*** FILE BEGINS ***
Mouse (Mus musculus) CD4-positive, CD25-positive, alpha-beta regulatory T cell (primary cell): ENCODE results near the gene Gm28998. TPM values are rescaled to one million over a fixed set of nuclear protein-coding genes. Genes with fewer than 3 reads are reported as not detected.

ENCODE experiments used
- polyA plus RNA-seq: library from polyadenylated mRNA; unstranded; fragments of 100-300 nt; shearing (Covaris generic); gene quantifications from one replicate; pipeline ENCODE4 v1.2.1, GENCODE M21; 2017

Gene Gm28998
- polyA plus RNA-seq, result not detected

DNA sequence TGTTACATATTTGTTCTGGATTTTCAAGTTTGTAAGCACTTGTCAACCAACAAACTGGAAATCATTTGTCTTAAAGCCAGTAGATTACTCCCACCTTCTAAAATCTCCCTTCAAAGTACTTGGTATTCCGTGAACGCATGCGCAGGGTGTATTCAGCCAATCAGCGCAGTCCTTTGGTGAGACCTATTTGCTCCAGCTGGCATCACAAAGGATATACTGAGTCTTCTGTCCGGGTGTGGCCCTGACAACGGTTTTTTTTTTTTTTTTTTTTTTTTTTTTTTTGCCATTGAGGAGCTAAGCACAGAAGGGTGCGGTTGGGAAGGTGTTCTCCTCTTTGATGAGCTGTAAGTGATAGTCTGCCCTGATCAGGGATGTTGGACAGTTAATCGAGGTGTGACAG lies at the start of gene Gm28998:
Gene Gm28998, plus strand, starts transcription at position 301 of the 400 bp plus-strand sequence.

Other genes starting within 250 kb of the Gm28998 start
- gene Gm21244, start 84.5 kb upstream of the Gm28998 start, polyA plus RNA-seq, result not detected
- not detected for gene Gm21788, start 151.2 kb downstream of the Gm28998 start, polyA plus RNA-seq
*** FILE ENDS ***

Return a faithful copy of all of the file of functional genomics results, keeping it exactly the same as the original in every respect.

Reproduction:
Mouse (Mus musculus) CD4-positive, CD25-positive, alpha-beta regulatory T cell (primary cell): ENCODE results near the gene Gm28998. TPM values are rescaled to one million over a fixed set of nuclear protein-coding genes. Genes with fewer than 3 reads are reported as not detected.

ENCODE experiments used
- polyA plus RNA-seq: library from polyadenylated mRNA; unstranded; fragments of 100-300 nt; shearing (Covaris generic); gene quantifications from one replicate; pipeline ENCODE4 v1.2.1, GENCODE M21; 2017

Gene Gm28998
- polyA plus RNA-seq, result not detected

DNA sequence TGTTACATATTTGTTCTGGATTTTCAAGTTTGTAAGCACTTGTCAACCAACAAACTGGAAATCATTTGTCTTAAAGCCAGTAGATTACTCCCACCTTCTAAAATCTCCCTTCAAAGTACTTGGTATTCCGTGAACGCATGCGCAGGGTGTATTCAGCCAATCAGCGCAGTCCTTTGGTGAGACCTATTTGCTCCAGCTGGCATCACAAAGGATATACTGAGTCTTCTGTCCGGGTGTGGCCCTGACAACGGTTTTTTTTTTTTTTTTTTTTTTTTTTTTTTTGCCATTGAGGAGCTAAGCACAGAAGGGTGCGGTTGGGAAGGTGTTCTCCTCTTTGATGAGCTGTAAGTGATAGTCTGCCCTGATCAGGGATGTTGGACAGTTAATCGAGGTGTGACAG lies at the start of gene Gm28998:
Gene Gm28998, plus strand, starts transcription at position 301 of the 400 bp plus-strand sequence.

Other genes starting within 250 kb of the Gm28998 start
- gene Gm21244, start 84.5 kb upstream of the Gm28998 start, polyA plus RNA-seq, result not detected
- not detected for gene Gm21788, start 151.2 kb downstream of the Gm28998 start, polyA plus RNA-seq